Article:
A new species of palm has been discovered by researchers at the Royal Botanic Gardens (RGB), Kew, and their partners, which flowers and fruits almost entirely underground. According to the report published in PALMS on Monday, given the new-to-science species’ unique characteristics, it is called Pinanga subterranea, which means ‘underground’ in Latin.
What was the location of the plant?
It is native to Borneo in Southeast Asia, where it is well known to locals, some of whom consume the bright-red fruit, which is said to be sweet and juicy.
Scientists have found approximately 300 different palm species on the island, but Pinanga subterranea has been overlooked for years now. Locals refer to the plant in three Bornean languages as Pinang Tanah, Pinang Pipit, Muring Pelandok, and Tudong Pelandok.
Across the primary rainforests of western Borneo and across the borders from Malaysia’s Sarawak to Indonesia’s Kalimantan, the researchers found this plant.
Collaboration is necessary
Scientists have overlooked the plant for years because it was hiding in plain sight.
It is likely that we would have passed this exciting new species by if not for our Malaysian colleague Dr. Paul Chai’s tip, said Dr. Benedikt Kuhnhäuser, a future leader fellow at RGB, Kew, who was also part of the research team.
Rather, we have described the very first instance of underground flowering in the palm family, a once-in-a-lifetime discovery.
How does the plant differ from other plants?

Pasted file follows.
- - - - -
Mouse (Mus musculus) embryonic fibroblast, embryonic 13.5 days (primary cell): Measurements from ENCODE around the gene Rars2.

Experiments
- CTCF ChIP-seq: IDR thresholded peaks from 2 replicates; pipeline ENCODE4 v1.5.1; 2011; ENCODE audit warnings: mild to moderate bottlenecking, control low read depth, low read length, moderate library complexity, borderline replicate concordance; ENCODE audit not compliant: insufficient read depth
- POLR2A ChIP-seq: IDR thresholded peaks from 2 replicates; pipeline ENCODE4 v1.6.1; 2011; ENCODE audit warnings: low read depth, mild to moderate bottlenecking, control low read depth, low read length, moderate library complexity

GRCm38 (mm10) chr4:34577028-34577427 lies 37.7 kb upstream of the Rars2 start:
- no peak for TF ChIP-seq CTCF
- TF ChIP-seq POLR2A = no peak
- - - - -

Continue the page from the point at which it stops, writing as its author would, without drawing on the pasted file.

Majority of flowering plants develop their flowers and fruits above ground for pollination and seed dispersal, but a small subset of plants have evolved to do so underground.
Therefore, Pinanga subterranea not only joins the more than 2,500 species of palm (that the scientists know about so far) but also at least 171 species across 89 genera and 33 plant families, which are known to flower and fruit underground through the processes of geoflory and geocarpy, respectively.
As a result, Pinanga subterranea has both geocarpy and geoflory, which has been baffling to researchers since the Pinanga genus is typically pollinated by insects and cannot move around as easily underground.
According to the international team of scientists, the plant set a high number of seeds and fruit, indicating there was a successful pollination mechanism.
“I have studied palms for 30 years and am amazed at how they continue to amaze me,” said Dr. William Baker, senior research leader at RBG Kew.
What is pollinating the palm? How does the pollinator find the flowers underground? How did this phenomenon evolve and what will palms surprise us with next?” he said.
The discovery is not the first
Agusti Randi, an Indonesian researcher from the National University of Singapore and lead author of the study conducted, encountered a few specimens of the palm back in 2017 as well, even though a recent team of international scientists collected specimens and determined that it is a new species to science.
Randi’s study found that at least one of the samples collected appeared to have been dug up or eaten by wild pigs.
“When I first saw the dwarf palm in 2017 in a forest in West Kalimantan, wild boars were digging in the soil around a Pinanga subterranea population, and I found several ripe fruits lying on the ground with a striking, bright red color,” said the lead author.
Furthermore, Randi described how wild boars dug up the stems of the palm to dig up the underground fruit. Their feces were also strewn around in puddles containing seeds.
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